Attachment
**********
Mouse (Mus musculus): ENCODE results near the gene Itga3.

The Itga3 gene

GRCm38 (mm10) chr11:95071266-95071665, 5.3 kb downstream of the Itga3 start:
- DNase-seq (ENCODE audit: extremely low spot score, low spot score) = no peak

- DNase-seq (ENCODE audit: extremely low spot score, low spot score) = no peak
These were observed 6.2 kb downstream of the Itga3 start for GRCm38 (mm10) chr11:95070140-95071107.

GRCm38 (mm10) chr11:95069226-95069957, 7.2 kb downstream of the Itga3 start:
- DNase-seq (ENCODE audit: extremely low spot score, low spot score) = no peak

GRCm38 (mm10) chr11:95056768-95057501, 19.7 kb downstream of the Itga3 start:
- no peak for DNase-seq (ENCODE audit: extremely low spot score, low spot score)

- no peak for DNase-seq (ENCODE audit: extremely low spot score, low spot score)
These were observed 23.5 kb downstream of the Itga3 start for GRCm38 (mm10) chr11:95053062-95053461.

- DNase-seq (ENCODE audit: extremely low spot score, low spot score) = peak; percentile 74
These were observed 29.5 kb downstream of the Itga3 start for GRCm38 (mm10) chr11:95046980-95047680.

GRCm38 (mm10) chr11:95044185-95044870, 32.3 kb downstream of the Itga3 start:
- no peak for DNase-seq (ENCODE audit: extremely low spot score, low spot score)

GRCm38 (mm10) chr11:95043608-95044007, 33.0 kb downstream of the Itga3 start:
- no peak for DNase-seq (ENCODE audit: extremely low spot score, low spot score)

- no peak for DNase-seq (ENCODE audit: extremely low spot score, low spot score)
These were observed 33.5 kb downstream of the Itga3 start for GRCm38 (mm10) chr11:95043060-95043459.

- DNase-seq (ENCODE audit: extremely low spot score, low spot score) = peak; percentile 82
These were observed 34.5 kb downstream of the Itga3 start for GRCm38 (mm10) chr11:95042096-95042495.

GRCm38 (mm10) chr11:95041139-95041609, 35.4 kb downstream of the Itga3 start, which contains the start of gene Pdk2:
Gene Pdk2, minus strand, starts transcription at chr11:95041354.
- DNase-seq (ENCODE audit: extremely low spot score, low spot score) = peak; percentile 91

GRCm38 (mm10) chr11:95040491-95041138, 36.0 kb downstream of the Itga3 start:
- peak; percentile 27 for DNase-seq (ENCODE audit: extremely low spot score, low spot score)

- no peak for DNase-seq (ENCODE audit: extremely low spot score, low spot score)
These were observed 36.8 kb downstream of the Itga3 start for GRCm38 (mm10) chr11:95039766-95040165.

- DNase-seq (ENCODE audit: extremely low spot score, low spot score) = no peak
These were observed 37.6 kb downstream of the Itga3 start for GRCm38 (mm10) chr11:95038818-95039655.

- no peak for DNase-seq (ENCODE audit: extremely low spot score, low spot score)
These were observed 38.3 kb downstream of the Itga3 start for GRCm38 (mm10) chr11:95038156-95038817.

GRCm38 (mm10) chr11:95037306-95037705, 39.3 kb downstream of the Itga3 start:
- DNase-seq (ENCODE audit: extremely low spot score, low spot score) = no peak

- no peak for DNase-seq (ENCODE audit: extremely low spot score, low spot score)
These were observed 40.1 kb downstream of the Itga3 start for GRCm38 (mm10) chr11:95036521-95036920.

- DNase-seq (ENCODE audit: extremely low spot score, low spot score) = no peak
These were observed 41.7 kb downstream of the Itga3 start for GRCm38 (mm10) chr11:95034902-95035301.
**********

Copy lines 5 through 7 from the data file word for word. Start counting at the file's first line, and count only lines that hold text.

- DNase-seq (ENCODE audit: extremely low spot score, low spot score) = no peak
These were observed 6.2 kb downstream of the Itga3 start for GRCm38 (mm10) chr11:95070140-95071107.

GRCm38 (mm10) chr11:95069226-95069957, 7.2 kb downstream of the Itga3 start: